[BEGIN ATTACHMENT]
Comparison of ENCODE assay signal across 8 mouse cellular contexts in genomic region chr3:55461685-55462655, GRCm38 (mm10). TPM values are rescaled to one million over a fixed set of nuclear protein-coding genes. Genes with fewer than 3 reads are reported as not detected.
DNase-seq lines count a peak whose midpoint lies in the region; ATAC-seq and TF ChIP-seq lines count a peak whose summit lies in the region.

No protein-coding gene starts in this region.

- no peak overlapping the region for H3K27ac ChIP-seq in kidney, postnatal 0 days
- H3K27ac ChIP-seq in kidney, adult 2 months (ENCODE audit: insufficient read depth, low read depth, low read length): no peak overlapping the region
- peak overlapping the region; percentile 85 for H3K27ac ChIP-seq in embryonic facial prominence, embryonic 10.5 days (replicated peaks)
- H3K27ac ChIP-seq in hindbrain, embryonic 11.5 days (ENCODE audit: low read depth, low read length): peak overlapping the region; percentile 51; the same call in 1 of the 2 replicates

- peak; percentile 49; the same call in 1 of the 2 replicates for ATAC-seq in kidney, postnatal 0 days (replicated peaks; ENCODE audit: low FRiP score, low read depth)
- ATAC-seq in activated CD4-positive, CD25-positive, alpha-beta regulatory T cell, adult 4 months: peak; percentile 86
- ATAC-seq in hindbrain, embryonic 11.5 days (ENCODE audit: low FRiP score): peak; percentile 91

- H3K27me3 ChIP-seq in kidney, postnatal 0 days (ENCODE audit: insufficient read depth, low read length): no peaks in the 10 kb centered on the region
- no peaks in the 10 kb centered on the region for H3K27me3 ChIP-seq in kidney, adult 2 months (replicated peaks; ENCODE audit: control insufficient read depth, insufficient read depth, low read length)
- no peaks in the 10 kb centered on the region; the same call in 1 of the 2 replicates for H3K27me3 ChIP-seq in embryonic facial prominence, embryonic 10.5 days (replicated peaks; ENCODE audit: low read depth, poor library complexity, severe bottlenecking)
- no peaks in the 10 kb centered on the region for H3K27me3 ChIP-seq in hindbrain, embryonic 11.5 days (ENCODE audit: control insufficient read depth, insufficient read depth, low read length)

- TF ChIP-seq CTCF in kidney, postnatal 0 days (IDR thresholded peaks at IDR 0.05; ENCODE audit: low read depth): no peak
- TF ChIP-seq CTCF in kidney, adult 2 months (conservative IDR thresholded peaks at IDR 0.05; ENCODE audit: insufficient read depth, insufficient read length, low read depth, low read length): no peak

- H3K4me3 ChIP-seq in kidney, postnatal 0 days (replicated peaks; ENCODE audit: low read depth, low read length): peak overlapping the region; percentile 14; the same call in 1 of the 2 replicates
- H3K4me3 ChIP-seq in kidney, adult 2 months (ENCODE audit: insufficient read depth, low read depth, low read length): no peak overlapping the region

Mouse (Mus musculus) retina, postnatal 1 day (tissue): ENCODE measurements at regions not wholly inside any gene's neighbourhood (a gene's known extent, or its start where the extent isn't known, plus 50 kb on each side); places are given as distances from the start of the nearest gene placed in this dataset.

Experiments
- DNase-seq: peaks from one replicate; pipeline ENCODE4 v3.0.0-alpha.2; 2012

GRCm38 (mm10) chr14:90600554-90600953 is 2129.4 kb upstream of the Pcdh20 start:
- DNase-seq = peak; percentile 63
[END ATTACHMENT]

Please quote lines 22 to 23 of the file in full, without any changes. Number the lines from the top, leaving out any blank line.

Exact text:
GRCm38 (mm10) chr14:90600554-90600953 is 2129.4 kb upstream of the Pcdh20 start:
- DNase-seq = peak; percentile 63